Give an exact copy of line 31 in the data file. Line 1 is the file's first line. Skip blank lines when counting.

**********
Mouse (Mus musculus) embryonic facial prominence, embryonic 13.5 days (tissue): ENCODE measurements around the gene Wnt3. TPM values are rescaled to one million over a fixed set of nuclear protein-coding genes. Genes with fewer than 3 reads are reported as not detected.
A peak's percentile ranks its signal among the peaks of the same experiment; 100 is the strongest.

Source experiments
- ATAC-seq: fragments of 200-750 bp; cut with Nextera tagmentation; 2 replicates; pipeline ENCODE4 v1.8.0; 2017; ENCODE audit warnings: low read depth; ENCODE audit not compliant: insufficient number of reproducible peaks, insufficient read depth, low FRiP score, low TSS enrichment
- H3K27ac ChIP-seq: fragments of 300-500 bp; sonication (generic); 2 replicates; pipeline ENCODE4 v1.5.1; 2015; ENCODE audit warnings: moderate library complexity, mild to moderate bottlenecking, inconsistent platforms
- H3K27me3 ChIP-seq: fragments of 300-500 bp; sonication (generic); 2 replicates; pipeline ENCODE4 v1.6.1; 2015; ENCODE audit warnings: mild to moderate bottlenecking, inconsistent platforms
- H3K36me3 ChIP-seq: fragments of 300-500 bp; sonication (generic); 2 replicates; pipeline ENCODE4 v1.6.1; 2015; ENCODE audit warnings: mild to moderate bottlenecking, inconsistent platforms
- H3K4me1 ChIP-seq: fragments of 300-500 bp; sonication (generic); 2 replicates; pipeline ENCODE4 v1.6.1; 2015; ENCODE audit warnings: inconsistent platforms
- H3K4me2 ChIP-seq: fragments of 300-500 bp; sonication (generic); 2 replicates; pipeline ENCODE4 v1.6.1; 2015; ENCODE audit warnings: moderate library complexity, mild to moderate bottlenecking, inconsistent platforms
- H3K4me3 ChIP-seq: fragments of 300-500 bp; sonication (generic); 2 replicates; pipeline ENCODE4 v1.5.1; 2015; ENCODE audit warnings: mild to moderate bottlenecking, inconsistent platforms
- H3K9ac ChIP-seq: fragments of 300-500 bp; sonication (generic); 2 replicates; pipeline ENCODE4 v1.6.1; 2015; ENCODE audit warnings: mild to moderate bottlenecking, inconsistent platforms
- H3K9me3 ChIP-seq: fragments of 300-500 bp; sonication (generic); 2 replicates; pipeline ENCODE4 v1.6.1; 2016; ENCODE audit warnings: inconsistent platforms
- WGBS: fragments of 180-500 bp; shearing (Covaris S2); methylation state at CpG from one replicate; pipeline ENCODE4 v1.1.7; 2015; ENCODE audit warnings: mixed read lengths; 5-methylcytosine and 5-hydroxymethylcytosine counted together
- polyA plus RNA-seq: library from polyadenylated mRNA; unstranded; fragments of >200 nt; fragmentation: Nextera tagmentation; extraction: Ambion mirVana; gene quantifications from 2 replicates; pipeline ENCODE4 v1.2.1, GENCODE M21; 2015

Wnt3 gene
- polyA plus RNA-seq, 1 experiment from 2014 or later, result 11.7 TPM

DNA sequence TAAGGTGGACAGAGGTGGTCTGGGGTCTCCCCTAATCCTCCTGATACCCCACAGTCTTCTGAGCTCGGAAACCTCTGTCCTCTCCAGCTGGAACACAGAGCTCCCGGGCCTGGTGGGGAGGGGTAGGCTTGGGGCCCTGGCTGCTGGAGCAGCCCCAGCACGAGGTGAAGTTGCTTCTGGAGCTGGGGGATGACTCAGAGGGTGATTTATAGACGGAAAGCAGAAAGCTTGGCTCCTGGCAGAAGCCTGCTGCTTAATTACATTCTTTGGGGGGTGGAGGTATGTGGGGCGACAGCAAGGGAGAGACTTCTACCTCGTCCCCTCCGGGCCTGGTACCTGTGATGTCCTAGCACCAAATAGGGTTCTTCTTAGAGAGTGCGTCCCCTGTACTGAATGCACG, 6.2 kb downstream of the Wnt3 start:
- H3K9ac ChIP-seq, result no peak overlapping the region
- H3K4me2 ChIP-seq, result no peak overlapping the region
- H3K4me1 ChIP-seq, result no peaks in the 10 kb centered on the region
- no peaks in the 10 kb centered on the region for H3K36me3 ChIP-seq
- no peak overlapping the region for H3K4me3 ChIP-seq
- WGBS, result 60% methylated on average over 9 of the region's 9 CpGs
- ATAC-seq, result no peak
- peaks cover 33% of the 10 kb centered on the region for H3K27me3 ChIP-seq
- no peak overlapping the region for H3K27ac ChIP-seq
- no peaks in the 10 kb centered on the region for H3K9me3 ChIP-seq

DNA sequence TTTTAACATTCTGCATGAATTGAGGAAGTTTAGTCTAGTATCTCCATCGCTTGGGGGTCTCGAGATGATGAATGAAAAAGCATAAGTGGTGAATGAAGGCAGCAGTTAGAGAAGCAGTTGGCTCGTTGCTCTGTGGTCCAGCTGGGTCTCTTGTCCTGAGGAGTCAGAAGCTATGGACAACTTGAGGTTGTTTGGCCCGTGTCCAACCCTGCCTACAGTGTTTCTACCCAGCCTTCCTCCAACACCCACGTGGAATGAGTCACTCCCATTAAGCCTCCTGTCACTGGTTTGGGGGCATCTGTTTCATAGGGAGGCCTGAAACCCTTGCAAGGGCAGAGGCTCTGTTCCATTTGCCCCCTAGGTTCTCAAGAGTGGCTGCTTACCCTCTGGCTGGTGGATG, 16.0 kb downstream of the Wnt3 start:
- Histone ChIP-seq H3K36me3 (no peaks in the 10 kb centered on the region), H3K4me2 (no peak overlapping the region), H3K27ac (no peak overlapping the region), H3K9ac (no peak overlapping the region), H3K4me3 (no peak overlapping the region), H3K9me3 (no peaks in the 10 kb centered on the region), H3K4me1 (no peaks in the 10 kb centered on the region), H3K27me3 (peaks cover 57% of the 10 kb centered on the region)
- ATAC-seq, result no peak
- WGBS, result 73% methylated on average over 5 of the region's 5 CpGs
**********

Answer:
- WGBS, result 73% methylated on average over 5 of the region's 5 CpGs